The expectation of privacy

So yes it’s good to have an open discussion of just how much stuff the government (and private parties) should be able to know and remember about us, and if as Edward Snowden claims the NSA has been lying to Congress about stuff that would be bad and it should stop.

But can we not (and I’m talking to you, U.S. Congress) pretend that we had no idea that this was all going on at all, or that it’s something that the current administration invented?

Congress created and authorized the FISA court in 1978, and gave it extra additional power in 2008; the Supreme Court found in 1979 (Smith v. Maryland) that we have no expectation of privacy in, and so no warrant is even necessary to record, phone numbers that people dial, and by extension other “envelope” and “metadata” information about communications (i.e. everything but the content itself).

(a) Application of the Fourth Amendment depends on whether the person invoking its protection can claim a “legitimate expectation of privacy” that has been invaded by government action. This inquiry normally embraces two questions: first, whether the individual has exhibited an actual (subjective) expectation of privacy; and second, whether his expectation is one that society is prepared to recognize as “reasonable.” Katz v. United States, 389 U.S. 347 . Pp. 739-741.

(b) Petitioner in all probability entertained no actual expectation of privacy in the phone numbers he dialed, and even if he did, his expectation was not “legitimate.” First, it is doubtful that telephone users in general have any expectation of privacy regarding the numbers they dial, since they typically know that they must convey phone numbers to the telephone company and that the company has facilities for recording this information and does in fact record it for various legitimate business purposes. And petitioner did not demonstrate an expectation of privacy merely by using his home phone rather than some other phone, since his conduct, although perhaps calculated to keep the contents of his conversation private, was not calculated to preserve the privacy of the number he dialed. Second, even if petitioner did harbor some subjective expectation of privacy, this expectation was not one that society is prepared to recognize as “reasonable.” When petitioner voluntarily conveyed numerical information to the phone company and “exposed” that information to its equipment in the normal course of business, he assumed the risk that the company would reveal the information [442 U.S. 735, 736] to the police, cf. United States v. Miller, 425 U.S. 435 . Pp. 741-746.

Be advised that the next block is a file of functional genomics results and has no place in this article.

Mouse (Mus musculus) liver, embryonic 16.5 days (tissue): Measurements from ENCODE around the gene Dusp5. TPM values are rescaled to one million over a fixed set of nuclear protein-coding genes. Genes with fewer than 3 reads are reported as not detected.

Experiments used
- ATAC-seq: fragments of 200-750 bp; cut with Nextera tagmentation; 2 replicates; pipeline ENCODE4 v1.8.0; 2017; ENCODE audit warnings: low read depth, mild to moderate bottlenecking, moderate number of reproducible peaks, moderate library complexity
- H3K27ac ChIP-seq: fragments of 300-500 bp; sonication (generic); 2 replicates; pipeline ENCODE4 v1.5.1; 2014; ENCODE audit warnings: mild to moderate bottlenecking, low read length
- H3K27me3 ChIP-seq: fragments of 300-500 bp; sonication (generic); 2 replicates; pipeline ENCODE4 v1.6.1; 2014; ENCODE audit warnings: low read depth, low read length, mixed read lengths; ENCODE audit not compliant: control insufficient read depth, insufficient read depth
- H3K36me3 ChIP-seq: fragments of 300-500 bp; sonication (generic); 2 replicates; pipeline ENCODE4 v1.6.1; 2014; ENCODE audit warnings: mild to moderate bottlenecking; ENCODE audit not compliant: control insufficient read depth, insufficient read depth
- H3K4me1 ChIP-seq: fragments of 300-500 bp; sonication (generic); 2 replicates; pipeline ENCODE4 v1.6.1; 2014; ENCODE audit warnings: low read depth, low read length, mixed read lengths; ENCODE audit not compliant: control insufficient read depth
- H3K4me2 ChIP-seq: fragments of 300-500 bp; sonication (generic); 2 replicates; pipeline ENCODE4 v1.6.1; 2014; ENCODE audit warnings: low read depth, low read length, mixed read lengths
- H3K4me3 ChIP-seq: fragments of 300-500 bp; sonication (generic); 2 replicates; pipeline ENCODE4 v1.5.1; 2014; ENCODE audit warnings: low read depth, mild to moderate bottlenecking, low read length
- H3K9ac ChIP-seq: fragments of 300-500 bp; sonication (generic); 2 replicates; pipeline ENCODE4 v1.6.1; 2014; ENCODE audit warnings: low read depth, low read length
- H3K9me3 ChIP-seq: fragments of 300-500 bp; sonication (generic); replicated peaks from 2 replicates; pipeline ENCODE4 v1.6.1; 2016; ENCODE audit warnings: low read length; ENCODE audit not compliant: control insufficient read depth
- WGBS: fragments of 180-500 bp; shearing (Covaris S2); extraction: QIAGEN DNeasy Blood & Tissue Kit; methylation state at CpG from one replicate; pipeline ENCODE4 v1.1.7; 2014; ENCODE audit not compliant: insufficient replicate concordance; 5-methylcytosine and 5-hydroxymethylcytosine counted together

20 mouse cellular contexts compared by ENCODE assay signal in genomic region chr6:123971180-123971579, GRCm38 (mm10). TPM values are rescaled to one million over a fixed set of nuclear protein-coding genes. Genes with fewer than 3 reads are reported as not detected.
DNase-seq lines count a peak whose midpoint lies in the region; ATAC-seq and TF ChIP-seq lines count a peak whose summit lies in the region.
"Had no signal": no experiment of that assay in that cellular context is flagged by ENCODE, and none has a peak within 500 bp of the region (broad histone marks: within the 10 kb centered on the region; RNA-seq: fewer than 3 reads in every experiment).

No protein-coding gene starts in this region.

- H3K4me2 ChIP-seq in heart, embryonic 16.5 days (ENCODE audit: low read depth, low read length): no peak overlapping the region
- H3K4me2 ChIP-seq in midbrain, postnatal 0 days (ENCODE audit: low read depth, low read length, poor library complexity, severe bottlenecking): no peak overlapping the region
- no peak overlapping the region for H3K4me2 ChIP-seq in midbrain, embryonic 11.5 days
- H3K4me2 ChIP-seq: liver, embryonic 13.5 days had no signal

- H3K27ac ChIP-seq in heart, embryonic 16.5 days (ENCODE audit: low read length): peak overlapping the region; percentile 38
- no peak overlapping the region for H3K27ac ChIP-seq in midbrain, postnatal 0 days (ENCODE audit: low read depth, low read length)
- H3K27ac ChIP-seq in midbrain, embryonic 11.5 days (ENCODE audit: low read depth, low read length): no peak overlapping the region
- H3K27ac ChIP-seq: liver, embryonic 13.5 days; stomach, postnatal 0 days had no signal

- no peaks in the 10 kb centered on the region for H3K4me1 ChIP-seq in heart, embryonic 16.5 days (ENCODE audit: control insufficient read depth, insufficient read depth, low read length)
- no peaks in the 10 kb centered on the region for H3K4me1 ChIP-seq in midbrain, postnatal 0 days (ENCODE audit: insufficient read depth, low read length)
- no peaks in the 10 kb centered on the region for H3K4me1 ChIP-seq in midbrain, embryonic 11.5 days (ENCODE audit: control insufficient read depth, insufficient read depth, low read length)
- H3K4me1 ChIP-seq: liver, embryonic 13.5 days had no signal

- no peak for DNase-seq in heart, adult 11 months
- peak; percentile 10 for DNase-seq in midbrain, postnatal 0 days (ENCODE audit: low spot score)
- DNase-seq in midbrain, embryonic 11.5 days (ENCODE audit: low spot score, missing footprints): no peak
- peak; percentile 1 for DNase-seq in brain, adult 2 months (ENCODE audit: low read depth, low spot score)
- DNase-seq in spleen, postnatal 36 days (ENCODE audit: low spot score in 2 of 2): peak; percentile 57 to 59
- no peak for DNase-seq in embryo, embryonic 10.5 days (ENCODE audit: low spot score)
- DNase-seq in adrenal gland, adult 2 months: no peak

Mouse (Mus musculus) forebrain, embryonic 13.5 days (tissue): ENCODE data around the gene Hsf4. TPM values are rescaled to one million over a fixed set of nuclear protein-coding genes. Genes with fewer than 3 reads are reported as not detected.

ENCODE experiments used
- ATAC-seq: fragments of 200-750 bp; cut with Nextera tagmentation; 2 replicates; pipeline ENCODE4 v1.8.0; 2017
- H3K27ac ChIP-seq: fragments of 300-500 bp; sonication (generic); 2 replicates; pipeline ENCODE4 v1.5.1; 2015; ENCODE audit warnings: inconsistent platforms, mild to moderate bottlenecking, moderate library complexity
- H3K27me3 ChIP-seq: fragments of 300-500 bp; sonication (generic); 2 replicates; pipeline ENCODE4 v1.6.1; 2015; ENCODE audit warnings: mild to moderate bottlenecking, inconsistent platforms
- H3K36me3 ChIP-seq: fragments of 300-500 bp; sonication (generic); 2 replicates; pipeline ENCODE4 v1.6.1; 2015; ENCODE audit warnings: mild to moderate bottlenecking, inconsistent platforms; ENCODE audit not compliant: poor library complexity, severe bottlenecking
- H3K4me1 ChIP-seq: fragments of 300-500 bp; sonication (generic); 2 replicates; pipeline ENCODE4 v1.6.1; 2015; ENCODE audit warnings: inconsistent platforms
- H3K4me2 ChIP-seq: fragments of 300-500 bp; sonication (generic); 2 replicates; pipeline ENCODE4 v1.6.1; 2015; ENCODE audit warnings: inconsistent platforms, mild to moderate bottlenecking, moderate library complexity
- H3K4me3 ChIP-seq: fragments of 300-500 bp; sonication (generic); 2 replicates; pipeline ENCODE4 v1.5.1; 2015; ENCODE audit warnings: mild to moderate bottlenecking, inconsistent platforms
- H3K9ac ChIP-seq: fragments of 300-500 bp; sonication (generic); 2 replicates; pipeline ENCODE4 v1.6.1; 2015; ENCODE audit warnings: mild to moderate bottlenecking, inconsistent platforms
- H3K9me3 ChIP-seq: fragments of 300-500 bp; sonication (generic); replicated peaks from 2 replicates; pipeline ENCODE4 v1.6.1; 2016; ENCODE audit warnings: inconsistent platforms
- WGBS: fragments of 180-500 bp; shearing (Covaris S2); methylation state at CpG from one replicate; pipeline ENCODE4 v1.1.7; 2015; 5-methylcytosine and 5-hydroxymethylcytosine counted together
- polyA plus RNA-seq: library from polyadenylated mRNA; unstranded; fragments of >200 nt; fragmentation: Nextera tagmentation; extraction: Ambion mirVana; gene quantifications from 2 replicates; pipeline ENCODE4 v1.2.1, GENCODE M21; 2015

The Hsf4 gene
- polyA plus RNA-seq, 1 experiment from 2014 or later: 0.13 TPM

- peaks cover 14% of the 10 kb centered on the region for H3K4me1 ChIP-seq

A few people in Congress and the wider political arena have been worrying about this for some time, and to them I gladly grant the chance to say “I told you so”. But for the rest, who are suddenly grabbing the limelight by pretending this is a Brand New Bad Thing that has just happened and they are decrying, I cry foul. You knew about this, you did nothing about this, in many cases you made this possible and encouraged it. So don’t pretend now that you are a brave opponent…



6 Comments to “The expectation of privacy”

  1. I’m all for the day when there is no privacy; when even our thoughts are known to everyone. As ever, the issue will be what is done with the information.

  2. Ah…the delusion of privacy.

  3. Yes my dear, long gone the days for us in Tangiers…


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